It is egocentric/self-centered.

Now let me define “standard for basic human decency” as “the minimum level of respect you give any person you interact with.” For some, this could just mean acknowledging their existence. For others, it is not assuming sexual orientation or gender identity or pronouns, and acknowledging their own expertise over their experiences and ideas.

The phrase “do better” asks the recipient to evaluate THEIR actions based on YOUR standard of basic human decency. Instead, what we should be doing is trying to raise the recipient’s standard of basic human decency so they hold themselves accountable to be more socially just. Essentially, I think holding everyone else to your own standard is ultimately futile, because everyone will consistently fail to meet your expectations (because no one is actively to meet your own standards but yourselves).

Additionally, it is easy for the recipient to learn the right words to say and words not to say around you, but that doesn’t mean the recipient actually works to be socially just when you are not around. We must engage the recipient in a way that encourages them to integrate social justice into their core belief system, which will in turn raise THEIR standard for basic human decency. And that means they will be socially just even when no one else is around.

I believe using the phrase “do better” makes the teller out to be “superior” or a kind of authority. It forgets that the teller is on their own journey of education, is a work in progress themselves, and used to have an un-elevated standard of basic human decency similar to the recipient’s. I think that the recipient will feel insulted, patronized, and condescended to when someone tells them to “do better”, because they do not view the teller as superior or an authority. This can turn them off of social justice altogether.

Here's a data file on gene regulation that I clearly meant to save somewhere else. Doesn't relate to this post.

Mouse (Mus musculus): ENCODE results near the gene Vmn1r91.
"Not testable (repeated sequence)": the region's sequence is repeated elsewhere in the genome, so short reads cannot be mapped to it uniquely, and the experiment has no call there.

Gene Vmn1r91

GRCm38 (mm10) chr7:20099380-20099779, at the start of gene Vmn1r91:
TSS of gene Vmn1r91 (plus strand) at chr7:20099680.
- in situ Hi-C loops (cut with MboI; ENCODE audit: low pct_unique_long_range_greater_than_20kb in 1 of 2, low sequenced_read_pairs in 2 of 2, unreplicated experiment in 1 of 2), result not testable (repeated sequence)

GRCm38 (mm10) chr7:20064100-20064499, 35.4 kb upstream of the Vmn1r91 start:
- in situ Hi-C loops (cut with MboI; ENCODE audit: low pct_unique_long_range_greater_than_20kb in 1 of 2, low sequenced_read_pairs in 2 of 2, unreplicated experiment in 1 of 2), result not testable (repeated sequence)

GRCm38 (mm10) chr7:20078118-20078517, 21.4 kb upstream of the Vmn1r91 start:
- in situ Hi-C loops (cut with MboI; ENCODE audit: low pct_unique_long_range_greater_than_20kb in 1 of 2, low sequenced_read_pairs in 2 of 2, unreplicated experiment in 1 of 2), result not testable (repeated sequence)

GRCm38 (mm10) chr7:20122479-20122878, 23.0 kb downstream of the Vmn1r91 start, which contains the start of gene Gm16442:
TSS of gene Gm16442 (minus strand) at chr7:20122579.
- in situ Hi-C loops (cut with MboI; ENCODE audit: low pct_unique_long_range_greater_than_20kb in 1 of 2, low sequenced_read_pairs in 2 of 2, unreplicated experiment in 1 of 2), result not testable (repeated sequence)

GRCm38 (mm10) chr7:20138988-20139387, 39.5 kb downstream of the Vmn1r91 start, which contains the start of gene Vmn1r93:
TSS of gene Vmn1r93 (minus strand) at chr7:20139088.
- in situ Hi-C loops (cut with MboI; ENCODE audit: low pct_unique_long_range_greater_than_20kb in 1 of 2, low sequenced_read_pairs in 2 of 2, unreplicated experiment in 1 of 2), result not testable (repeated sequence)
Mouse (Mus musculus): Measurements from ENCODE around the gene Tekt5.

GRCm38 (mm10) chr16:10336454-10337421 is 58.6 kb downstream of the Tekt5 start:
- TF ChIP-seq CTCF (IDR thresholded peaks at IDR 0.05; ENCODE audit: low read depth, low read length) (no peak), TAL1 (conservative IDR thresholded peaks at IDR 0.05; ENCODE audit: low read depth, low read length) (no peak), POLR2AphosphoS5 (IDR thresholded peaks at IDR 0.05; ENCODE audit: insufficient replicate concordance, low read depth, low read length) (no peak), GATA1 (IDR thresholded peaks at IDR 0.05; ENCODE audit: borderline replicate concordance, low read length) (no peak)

“Do better” also perpetuates a social justice groupthink in which there is only one correct way to be and act socially just, which is wrong in my opinion. I believe there are multiple truths in our world and there are multiple ways to be socially just. We do not how far the recipient has come in terms of being socially just. But if we only judge them by OUR standard for basic human decency, then we erase the recipients experiences and progress. The idea of some “perfect” social justice advocate is toxic. It leads to the inability to forgive mistakes, to humanize people, or meet them where they are when trying to educate them.

This is not to say there are not some universal aspects of standards of basic human decency. Everyone should feel safe and should be acknowledged for who they are, what they think/feel, and what they’ve experienced. Everyone should be allowed to self-identify and live their truth.